When we study the real words behind the interpretive ones we find that the intentional use of words in Hebrew, Aramaic and Greek share no real shared meaning with our modern misinterpretations. Very briefly (and please use the link above for greater details) the concept of "hell" in ancient days didn't exist as a place of individual eternal judgement and suffering for souls after death. The ancients considered after death to be either nothing, simply where souls reside after death or a paradise, none of which reflected upon the earthly life of people but as predetermined as the "resting place" as cultural expressions. When the Hebrews of old spoke of judgement it was of the nation and it's kings and leaders. It was the same with Jesus as well. The other sense of judgement was in how a person affects himself by his mistreatment of others as being diminished of one's own self, or "eating one's self". I think this would have been Jesus' view as well, to treat others badly does more harm to the antagonist and is self inflicted. So it makes sense too that to live Christ's teachings would then bring "abundance". As well, the notion of a punishing God develops when states and religions become inter-tangled, as reported by Augustine,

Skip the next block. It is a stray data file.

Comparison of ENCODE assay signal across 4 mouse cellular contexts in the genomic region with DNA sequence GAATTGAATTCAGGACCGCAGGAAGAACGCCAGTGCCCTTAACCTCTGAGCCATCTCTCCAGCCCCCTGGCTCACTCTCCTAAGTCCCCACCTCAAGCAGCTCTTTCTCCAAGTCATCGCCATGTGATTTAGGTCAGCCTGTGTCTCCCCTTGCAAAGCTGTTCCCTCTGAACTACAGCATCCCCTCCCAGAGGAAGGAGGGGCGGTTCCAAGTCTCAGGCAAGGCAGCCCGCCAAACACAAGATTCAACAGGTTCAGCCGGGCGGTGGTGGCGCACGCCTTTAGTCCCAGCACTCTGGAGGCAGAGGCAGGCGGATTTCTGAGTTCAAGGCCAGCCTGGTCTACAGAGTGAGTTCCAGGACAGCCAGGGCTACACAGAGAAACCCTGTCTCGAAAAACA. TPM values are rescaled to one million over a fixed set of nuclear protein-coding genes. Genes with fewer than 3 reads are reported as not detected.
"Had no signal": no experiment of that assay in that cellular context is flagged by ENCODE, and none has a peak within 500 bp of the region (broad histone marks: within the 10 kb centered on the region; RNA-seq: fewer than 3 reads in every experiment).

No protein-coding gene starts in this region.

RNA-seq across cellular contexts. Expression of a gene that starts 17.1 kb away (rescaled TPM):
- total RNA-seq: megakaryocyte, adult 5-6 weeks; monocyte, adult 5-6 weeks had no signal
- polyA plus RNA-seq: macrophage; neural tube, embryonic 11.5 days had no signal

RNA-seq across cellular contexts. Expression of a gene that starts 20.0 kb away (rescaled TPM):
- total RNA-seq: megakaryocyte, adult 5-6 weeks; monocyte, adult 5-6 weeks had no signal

"This seems to have been done on no other account, but as it was the business of princes, out of their wisdom and civil prudence, to deceive the people in their religion; princes, under the name of religion, persuaded the people to believe those things true, which they themselves knew to be idle fables; by this means, for their own ease in government, tying them the more closely to civil society. (Augustine, City of God, Book IV, p. 32, cited by Thayer, Origin & History, p. 37.)
Contriving doctrines to control people? Who would have believed it? Well, the Greek world did, the Roman world did, and evidently between the testaments, the Jews got involved, as well, as the concept of endless torment began appearing in the apocryphal books written by Egyptian Jews."  (Jesus' Teachings On Hell,,)

It seems that the Church has suffered the same after Nicaea. Of course then the concept of afterlife as hellish judgement or or heavenly paradise, at God's hand, paints the perspective in which we then judge God's nature. Unfortunately our culture has transformed Jesus' God of mercy into a platonic imperial state projection of tyranny, a god no better than the nobles, wealthy and powerful.

So finally I had to decide which God I would believe in and honor, the God of mercy or the God of vengeance. Day after day, I choose to believe and honor the God of mercy. There is no perfection in vengeance, only in love. So to be in relationship with the perfect love which is God, is to be fearless in God's love and to love more perfectly, without fear and vengeance.This is for me divine logic of the highest order. For me this is the key which unlocks the doors of liberation, compassion and peace in the presence of Christ all around me. I think this was the goal of the Original Church which found itself splintered after Nicaea and forever after being constantly battered about in struggle between the unholy alliance of Church and state. The time for Christ's peace is with us now, in which the journey begins with choosing the Church of Christ's compassion and to bring this community of compassion and Christ's spirit to your church.